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Photograph of Phil Dike

In his Forward to the book Phil Dike, fellow artist and life long friend Millard Sheets says Phil Dike loved light, color, and atmosphere. Every picture is carefully conceived, and is never just a recording of a particular moment. His work is a fusion of abstract qualities used to express a love of life and reality. Phil Dike grew up in Redlands, California, in a Victorian mansion where walls were adorned by paintings done by his maternal grandmother, Eliza Sophia Twigg, whom he never met.

Philip Latimer Dike
1906 - 1990
Phil Dike After Sailing Midsized Thumbnail
After Sailing
Phil Dike Urban Shore Midsized Thumbnail
Urban Shore
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At Redlands High School, his teacher, Mary Louise Arnold, encouraged him to enter a competition for a scholarship to the Chouinard School of Art in Los Angeles. At Chouinard in the late 1920's, young Dike was quiet, but students and faculty respected his talent and dedication. One of his friends was Millard Sheets. In the early 1930's, Dike moved to New York to study at the Art Student's League.

He produced many works of New York, and also took advantage of the city's other arts, learning much of classical music, dance, opera, and theater. He developed a long friendship with Ted Geisel, who later became the famed author and illustrator, "Dr. Seuss.

"Next stop in his art education was near Paris, where he studied at the American Academy of Art at Fountainbleau, followed by a time in Paris where he studied lithographic t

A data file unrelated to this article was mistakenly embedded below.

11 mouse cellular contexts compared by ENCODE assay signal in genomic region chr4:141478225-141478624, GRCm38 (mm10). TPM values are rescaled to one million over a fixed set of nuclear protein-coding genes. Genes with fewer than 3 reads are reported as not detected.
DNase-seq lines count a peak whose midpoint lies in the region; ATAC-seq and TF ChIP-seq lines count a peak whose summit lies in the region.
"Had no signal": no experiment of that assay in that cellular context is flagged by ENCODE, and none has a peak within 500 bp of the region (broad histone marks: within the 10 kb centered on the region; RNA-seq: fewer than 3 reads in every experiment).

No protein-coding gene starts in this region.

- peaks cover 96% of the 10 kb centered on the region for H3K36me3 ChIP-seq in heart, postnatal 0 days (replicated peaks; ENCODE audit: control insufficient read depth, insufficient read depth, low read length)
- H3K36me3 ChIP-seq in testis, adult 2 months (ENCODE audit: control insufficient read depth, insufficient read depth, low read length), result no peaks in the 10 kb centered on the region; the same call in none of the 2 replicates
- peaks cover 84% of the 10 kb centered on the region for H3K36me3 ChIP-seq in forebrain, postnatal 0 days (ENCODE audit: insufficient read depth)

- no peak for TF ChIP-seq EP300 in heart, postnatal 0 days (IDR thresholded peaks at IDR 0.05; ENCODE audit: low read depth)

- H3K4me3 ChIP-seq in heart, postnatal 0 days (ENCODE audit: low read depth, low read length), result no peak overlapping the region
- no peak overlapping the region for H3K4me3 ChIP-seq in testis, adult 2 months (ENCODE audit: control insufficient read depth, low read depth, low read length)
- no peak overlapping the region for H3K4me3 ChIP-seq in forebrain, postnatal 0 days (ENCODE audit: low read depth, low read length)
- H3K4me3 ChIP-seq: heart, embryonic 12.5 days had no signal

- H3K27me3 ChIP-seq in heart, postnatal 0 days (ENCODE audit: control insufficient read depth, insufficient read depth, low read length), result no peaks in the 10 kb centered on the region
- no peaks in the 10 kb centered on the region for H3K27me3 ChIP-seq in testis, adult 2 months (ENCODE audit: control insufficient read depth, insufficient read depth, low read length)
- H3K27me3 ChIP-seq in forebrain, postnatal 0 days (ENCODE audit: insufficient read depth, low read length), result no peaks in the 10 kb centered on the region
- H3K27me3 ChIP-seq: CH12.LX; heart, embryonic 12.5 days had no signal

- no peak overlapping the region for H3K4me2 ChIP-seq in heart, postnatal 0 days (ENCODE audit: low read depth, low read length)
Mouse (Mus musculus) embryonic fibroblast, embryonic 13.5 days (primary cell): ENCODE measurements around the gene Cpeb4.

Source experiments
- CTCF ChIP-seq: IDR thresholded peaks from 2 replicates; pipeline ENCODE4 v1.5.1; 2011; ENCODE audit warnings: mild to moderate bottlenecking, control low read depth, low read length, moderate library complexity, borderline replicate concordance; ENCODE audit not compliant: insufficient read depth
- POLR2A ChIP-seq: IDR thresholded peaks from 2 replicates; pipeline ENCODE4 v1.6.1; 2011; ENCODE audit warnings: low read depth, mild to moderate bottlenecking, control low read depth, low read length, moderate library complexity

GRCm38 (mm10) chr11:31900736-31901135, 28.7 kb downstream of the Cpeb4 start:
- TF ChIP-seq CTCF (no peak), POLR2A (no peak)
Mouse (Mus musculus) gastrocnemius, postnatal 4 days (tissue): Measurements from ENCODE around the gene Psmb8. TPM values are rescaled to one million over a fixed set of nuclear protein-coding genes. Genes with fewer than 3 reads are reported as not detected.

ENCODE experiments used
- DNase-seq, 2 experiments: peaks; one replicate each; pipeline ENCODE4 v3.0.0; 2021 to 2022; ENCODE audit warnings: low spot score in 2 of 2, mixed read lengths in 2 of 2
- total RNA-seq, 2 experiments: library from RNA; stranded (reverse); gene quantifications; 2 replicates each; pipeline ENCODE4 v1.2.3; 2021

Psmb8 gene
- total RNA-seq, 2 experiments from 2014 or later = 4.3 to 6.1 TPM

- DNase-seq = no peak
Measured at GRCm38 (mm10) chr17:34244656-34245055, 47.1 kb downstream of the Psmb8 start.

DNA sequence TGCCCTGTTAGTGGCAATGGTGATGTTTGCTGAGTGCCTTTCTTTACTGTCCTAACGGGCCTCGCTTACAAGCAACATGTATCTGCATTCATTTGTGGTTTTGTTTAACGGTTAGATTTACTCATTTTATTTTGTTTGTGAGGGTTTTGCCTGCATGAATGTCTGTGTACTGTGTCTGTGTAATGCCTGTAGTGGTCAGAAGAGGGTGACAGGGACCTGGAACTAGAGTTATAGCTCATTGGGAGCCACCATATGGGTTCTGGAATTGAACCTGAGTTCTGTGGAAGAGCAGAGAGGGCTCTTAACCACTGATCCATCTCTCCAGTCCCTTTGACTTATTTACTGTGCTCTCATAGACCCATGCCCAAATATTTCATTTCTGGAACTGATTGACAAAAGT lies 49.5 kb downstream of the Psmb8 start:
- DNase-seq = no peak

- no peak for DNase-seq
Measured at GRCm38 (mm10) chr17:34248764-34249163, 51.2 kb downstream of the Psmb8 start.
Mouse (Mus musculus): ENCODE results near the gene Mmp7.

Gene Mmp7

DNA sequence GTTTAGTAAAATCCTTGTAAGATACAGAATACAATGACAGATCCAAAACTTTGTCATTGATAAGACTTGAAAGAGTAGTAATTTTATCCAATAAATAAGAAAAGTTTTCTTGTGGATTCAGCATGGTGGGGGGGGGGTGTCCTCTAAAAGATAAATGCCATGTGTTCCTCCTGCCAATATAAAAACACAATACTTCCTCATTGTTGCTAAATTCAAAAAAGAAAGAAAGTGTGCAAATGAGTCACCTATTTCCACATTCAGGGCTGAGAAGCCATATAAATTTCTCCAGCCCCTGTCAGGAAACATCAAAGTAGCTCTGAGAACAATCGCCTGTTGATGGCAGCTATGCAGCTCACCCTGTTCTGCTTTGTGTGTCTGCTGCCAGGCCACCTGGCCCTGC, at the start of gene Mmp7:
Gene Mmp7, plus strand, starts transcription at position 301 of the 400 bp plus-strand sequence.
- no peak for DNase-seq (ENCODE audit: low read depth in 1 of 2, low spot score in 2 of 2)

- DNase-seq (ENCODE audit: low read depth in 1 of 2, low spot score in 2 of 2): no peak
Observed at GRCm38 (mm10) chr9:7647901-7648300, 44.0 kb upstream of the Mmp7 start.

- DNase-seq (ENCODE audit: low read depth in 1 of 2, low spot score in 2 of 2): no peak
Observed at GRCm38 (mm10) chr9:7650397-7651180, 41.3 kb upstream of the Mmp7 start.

Phil Dike Sunday Afternoon in th Plaza de Los Angeles 1939
Sunday Afternoon in the Plaza de Los Angels, Phil Dike 1939
recently part of the California Regionalist Exhibition
at Santa Monica's California Heritage Museum

echniques. While in Europe, he traveled extensively, seeing the cities and countryside of Western Europe and North Africa.When the Great Depression hit, Dike corresponded with Mrs. Nelbert Chouinard in Los Angeles, who offered Dike a teaching position which he held for the next twenty years.

Happy to have a paying job in bad times, Phil Dike returned to California. During the depression, American art severed ties with European influences, and regional groupings of artists produced new and wholly American work. This activity was in part encouraged and financed by the government's new WPA project. Having been in other parts of the nation, Phil knew that the depression didn't hit California particularly hard, and rather than painting the depression's pain, he painted more positive scenes; children playing in parks, fishermen working their boats, and and sights in nearby Arizona, New Mexico, and Sonora.

Dike's achieved success as an artist early on, and was involved with the California Water Color Society, which included Millard Sheets, Lee Blair, Hardie Gramatky, Ralph Hulett, Emil Kosa, Phil Paradise, Milford Zornes, Paul Sample, and Barse Miller. The members of the society captured California light and color. Transparent watercolor paint was their favored medium.

Between 1927 and 1955, Phil Dike exhibited his works more than any other California Water Color Society member. His work won many awards.At this time, California gave birth to another art form: full color animated cartoons. One company managed to corner exclusive rights to having animated color film developed, and that company was lead by Walt Disney.

Disney gained fame and with it, huge expectations to produce top quality films. He hired top artists from across the country such as recent Chicago Art Institute graduate Joshua Meador. In 1935, Disney also hired Phil Dike to teach advanced drawing and composition to his artists. Dike did work on some Disney films including Snow White and Fantasia. He said of artists working for Disney, "One of the greatest things Disney has to offer an artist is the discipline of having to sell his stuff by making definite and difficult statements, in simple and uncomplicated language, pictorially speaking. "His work is in many museums, most notably, the Los Angeles County Museum of Art and the Metropolitan Museum of Art in New York.

Sources: Janice Lavoos and Gordon T. McClelland, Phil Dike, 1988; Edan Milton Hughes, Artists in California 1786 - 1940, 3rd ed., 2002.